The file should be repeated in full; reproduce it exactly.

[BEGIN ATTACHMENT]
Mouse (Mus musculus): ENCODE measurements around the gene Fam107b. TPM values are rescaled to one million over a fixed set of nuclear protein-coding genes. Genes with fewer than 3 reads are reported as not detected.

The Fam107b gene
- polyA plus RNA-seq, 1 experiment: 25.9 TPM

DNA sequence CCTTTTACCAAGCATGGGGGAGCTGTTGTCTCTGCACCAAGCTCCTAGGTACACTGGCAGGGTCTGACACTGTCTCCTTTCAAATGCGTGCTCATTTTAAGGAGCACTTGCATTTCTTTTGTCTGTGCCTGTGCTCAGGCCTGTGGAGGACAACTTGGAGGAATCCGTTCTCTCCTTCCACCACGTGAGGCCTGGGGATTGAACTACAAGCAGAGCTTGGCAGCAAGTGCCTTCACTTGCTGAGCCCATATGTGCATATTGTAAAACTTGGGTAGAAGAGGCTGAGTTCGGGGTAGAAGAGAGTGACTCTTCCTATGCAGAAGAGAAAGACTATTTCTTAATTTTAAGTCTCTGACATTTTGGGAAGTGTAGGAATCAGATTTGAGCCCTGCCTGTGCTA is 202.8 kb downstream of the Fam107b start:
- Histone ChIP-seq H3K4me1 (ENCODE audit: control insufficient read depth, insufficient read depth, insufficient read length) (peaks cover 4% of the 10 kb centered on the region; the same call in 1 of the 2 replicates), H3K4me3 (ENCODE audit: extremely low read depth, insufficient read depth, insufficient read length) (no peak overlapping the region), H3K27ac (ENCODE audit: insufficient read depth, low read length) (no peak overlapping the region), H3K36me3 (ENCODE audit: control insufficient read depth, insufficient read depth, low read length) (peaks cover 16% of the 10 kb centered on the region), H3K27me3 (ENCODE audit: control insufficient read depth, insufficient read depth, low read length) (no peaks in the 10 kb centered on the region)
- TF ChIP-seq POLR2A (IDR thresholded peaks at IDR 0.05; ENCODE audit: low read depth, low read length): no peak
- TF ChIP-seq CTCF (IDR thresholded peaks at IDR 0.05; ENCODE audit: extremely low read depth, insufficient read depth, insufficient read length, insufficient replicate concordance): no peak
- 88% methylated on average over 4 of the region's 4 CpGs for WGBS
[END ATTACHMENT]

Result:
Mouse (Mus musculus): ENCODE measurements around the gene Fam107b. TPM values are rescaled to one million over a fixed set of nuclear protein-coding genes. Genes with fewer than 3 reads are reported as not detected.

The Fam107b gene
- polyA plus RNA-seq, 1 experiment: 25.9 TPM

DNA sequence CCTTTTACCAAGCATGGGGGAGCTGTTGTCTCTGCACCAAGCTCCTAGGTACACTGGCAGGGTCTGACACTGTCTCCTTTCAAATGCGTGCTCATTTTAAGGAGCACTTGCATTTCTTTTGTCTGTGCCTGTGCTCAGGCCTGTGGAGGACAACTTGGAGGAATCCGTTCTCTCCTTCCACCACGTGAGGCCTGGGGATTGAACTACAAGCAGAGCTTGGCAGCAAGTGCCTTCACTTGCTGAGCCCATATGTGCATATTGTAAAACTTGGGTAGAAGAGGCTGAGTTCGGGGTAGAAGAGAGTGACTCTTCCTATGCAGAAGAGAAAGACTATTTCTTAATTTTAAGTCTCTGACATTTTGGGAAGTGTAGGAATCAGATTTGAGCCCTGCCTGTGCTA is 202.8 kb downstream of the Fam107b start:
- Histone ChIP-seq H3K4me1 (ENCODE audit: control insufficient read depth, insufficient read depth, insufficient read length) (peaks cover 4% of the 10 kb centered on the region; the same call in 1 of the 2 replicates), H3K4me3 (ENCODE audit: extremely low read depth, insufficient read depth, insufficient read length) (no peak overlapping the region), H3K27ac (ENCODE audit: insufficient read depth, low read length) (no peak overlapping the region), H3K36me3 (ENCODE audit: control insufficient read depth, insufficient read depth, low read length) (peaks cover 16% of the 10 kb centered on the region), H3K27me3 (ENCODE audit: control insufficient read depth, insufficient read depth, low read length) (no peaks in the 10 kb centered on the region)
- TF ChIP-seq POLR2A (IDR thresholded peaks at IDR 0.05; ENCODE audit: low read depth, low read length): no peak
- TF ChIP-seq CTCF (IDR thresholded peaks at IDR 0.05; ENCODE audit: extremely low read depth, insufficient read depth, insufficient read length, insufficient replicate concordance): no peak
- 88% methylated on average over 4 of the region's 4 CpGs for WGBS